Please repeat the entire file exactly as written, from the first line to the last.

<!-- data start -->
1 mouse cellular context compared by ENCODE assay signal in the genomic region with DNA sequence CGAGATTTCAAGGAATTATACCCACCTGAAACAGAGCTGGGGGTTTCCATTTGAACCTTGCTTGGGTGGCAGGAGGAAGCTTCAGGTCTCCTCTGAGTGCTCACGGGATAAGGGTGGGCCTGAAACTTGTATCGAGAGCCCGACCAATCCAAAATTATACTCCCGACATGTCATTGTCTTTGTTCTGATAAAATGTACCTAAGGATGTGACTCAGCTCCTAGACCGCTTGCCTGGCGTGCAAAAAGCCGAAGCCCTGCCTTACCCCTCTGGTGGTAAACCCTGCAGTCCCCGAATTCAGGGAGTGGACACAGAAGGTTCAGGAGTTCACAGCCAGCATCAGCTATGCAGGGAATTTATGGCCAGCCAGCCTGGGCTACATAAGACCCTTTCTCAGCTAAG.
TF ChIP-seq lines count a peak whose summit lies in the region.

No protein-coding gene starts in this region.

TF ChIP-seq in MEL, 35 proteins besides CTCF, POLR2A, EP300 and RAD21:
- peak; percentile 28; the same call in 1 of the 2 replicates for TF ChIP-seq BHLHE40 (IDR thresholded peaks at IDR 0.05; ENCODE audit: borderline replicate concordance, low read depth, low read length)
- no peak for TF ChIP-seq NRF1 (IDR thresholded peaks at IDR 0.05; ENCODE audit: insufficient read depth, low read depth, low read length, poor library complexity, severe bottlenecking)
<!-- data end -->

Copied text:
1 mouse cellular context compared by ENCODE assay signal in the genomic region with DNA sequence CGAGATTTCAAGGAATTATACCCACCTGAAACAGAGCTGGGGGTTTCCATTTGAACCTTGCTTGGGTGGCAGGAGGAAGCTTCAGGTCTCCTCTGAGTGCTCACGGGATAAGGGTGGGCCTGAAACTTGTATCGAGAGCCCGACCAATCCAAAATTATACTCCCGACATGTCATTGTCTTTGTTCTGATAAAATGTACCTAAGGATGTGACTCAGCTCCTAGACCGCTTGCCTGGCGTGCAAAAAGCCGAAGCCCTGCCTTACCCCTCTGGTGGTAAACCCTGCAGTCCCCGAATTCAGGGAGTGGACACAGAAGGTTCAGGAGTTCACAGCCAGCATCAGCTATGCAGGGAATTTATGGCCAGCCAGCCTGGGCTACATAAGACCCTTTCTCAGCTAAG.
TF ChIP-seq lines count a peak whose summit lies in the region.

No protein-coding gene starts in this region.

TF ChIP-seq in MEL, 35 proteins besides CTCF, POLR2A, EP300 and RAD21:
- peak; percentile 28; the same call in 1 of the 2 replicates for TF ChIP-seq BHLHE40 (IDR thresholded peaks at IDR 0.05; ENCODE audit: borderline replicate concordance, low read depth, low read length)
- no peak for TF ChIP-seq NRF1 (IDR thresholded peaks at IDR 0.05; ENCODE audit: insufficient read depth, low read depth, low read length, poor library complexity, severe bottlenecking)